HOUSTON (AP) — When U.S. District Judge Samuel Kent enters a courtroom on Monday, he'll be making judicial history. But it won't be the kind he'll want to remember.
Kent will join the handful of U.S. federal judges who have taken part in a trial as a defendant, and the first charged with a sex crime.
The 59-year-old Kent is accused of fondling two female court employees as he tried to force himself on the women and have them perform sex acts.
Jury selection in his trial was set to begin on Monday. If convicted, he faces up to life in prison and a fine of up to $250,000.
Kent has pleaded innocent to the six charges he is facing — five related to federal sex crimes and one for obstructing justice, in which he is accused of lying to an investigative committee.
His nearly 19 years on the bench might buy Kent some credibility with the jury, said Barry Pollack, an attorney not connected to the case.
"What you might see happen is the jury take the presumption of innocence a little more seriously," said Pollack, with the Washington, D.C. firm of Miller & Chevalier. "But if the allegations are proven, the jury would be very offended a federal judge engaged in that conduct."
A gag order in the case has prevented prosecutors, defense attorneys and others connected to the case from commenting.
During a court hearing last week in which he unsuccessfully tried to have the obstruction charge thrown out or severed, Dick DeGuerin, Kent's attorney, said his client wanted to testify at trial.
"Judge Kent believes his conduct with both of the (women) was mutual and consensual," said DeGuerin, who has represented such high-profile clients as former U.S. House Majority Leader Tom DeLay, Branch Davidian leader David Koresh and Robert Durst.
Kent's former case manager, Cathy McBroom, filed a complaint against Kent in May 2007 and the Judicial Council of the 5th U.S. Circuit Court of Appeals began an investigation. The Associated Press does not normally name alleged victims of sexual abuse, but McBroom's attorney and her family have used her name in publicly discussing the case. The other woman was identified in court last week as Kent's former secretary.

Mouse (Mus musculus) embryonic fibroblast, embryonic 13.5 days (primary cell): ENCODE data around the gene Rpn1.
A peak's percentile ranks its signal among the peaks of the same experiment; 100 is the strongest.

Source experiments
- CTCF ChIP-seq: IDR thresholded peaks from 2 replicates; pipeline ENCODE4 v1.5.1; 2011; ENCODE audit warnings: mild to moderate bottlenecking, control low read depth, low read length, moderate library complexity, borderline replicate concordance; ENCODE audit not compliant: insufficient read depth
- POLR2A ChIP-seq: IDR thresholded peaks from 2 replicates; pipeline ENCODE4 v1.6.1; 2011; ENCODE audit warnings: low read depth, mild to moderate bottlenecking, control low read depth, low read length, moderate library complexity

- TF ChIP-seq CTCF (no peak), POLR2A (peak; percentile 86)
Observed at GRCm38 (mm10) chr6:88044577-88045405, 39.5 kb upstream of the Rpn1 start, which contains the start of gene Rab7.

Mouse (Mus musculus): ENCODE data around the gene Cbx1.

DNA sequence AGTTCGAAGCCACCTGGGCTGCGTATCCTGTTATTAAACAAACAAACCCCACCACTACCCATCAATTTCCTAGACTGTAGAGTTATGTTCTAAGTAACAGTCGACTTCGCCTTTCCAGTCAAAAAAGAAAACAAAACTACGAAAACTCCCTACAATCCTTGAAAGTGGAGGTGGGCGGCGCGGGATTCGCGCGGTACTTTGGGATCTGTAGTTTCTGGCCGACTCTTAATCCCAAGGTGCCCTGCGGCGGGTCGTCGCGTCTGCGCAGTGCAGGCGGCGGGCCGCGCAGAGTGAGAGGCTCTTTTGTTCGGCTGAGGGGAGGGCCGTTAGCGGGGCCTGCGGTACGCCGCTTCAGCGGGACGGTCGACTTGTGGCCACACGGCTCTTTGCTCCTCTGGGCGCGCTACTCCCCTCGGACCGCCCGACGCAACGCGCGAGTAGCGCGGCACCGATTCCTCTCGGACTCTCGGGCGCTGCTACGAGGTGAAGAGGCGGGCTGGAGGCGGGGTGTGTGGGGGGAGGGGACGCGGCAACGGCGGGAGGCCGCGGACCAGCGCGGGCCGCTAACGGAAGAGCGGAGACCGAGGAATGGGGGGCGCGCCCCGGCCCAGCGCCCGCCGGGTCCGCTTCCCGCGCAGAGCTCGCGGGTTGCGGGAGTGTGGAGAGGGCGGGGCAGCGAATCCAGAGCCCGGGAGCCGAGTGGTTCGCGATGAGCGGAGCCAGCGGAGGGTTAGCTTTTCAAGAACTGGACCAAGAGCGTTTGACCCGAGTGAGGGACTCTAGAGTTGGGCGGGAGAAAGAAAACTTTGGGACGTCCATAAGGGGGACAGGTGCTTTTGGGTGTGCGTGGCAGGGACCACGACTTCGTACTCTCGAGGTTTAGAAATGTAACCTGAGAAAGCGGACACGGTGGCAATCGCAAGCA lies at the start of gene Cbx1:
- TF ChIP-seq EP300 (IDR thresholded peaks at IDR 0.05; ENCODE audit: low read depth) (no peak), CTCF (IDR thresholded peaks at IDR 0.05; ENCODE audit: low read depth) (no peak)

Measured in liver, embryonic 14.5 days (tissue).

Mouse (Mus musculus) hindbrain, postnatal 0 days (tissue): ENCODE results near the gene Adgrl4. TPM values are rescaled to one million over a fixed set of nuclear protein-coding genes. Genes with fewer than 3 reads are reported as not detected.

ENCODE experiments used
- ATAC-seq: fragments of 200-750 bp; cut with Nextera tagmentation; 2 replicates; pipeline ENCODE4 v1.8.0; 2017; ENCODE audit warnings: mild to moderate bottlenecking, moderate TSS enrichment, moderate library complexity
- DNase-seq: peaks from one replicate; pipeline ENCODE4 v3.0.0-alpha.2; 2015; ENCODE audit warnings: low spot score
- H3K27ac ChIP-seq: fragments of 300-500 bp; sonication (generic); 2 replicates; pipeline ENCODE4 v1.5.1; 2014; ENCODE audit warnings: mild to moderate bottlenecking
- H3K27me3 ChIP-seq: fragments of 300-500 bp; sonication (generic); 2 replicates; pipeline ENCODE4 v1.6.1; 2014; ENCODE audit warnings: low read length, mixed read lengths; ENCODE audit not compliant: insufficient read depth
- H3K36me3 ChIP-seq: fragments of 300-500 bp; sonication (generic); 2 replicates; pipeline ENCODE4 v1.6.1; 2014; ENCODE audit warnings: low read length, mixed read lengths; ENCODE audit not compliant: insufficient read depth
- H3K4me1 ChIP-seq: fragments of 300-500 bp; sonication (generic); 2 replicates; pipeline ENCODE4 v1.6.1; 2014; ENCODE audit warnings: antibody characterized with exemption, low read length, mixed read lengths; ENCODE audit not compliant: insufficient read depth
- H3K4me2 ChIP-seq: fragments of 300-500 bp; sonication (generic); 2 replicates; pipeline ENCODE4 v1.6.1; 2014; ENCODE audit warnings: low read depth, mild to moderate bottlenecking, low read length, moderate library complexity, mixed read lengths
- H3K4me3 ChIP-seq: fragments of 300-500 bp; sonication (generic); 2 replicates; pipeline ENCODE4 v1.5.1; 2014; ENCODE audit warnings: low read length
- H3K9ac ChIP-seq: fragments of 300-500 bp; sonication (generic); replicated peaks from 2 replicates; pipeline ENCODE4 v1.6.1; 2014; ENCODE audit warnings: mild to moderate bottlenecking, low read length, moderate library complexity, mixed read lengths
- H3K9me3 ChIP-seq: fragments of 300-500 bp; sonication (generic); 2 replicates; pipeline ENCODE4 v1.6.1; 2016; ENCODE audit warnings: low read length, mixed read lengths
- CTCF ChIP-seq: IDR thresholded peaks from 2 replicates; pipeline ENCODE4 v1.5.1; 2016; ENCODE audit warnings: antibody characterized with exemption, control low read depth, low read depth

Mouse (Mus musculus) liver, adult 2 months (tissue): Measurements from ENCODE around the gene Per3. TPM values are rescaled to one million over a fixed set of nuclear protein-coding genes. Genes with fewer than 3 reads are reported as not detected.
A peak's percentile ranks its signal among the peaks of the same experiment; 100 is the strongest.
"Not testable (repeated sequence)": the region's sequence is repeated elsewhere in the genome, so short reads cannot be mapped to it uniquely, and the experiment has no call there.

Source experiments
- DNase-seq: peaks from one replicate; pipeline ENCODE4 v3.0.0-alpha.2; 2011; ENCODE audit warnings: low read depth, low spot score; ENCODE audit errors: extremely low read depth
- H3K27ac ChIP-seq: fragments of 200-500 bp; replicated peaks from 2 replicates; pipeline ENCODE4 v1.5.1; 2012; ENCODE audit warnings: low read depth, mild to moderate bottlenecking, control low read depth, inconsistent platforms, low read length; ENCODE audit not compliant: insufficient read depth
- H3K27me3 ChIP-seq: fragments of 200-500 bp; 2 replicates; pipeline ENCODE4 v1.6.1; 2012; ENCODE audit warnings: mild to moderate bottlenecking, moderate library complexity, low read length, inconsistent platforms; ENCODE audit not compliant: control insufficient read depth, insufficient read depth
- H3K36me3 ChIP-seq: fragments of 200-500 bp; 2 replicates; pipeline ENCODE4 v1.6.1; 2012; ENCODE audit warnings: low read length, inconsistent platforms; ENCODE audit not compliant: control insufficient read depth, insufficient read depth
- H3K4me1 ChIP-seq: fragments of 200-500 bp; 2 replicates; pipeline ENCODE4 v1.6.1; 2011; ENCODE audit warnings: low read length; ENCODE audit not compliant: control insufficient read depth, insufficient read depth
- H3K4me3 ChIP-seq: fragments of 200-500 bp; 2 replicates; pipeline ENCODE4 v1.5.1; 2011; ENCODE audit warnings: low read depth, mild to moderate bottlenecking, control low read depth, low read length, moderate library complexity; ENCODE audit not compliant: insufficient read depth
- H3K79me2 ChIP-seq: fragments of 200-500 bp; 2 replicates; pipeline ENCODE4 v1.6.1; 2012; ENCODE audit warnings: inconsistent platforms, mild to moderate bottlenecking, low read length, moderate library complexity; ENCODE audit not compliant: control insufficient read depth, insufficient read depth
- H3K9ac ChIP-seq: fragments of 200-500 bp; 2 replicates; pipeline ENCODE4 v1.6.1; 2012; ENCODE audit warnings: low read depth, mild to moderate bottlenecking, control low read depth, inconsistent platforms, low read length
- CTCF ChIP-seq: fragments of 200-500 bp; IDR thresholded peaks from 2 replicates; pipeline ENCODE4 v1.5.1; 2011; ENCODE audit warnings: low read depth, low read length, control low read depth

She accused Kent of harassing her over a four-year period, culminating in March 2007, when she said the judge pulled up her blouse and bra and tried to escalate contact until they were interrupted.
The judicial council suspended Kent in September 2007 for four months with pay but didn't detail the allegations against him. It also transferred him 50 miles northwest from Galveston, where he had worked since being appointed in 1990, to Houston.
A Justice Department investigation of McBroom's claims led to Kent's indictment in August on three federal sex charges.
Last month, prosecutors added two more sex charges and the obstruction charge, accusing Kent of trying to engage his former secretary in a sex act and then lying about it to the judicial council.
DeGuerin has said Kent and his secretary were involved in a longtime affair and she is one of his "staunchest supporters." De Guerin said Kent didn't mention the incident to the judicial council out of the concern a "gentleman" would have for keeping the affair a secret.
But DeGuerin has also indicated he plans to call several expert witnesses who will testify they have been treating Kent for impotence since 1999.
"Neither erectile dysfunction … nor any other physical or mental conditions cited by the defendant prevented him from committing the charged offenses," prosecutors wrote in a motion earlier this month.
Pollack said cases where it's a "he-said-she-said" type of situation can be tough to prove.
"If they can show a pattern of conduct, that is often the way the government deals with a lack of physical evidence or witnesses," he said.
Kent's attorneys subpoenaed McBroom's personal records, including her credit history, "which could be relevant to her general credibility," they wrote in a motion last month.
"In no way is a victim's credit history relevant … to whether she was sexually assaulted by a defendant," prosecutors responded.
Michael Weinstein, a former federal prosecutor, said a strategy of trying to "dirty up" the victim can be risky.
"If you take this aggressive approach to the victim, that she consented, she asked for it … that could backfire very quickly and create sympathy for the victims," said Weinstein, an attorney with the Hackensack, N.J.-based firm of Cole Schotz.
If convicted, Kent, an appointee of President George H.W. Bush, would likely face impeachment by Congress.
The last federal judge indicted was Robert F. Collins, in February 1991, for scheming with a New Orleans businessman to split a drug smuggler's $100,000 payoff. He was convicted and sentenced later that year to nearly seven years in prison.
Four judges were indicted in the 1980s and one in the 1970s.
Copyright 2009 The Associated Press.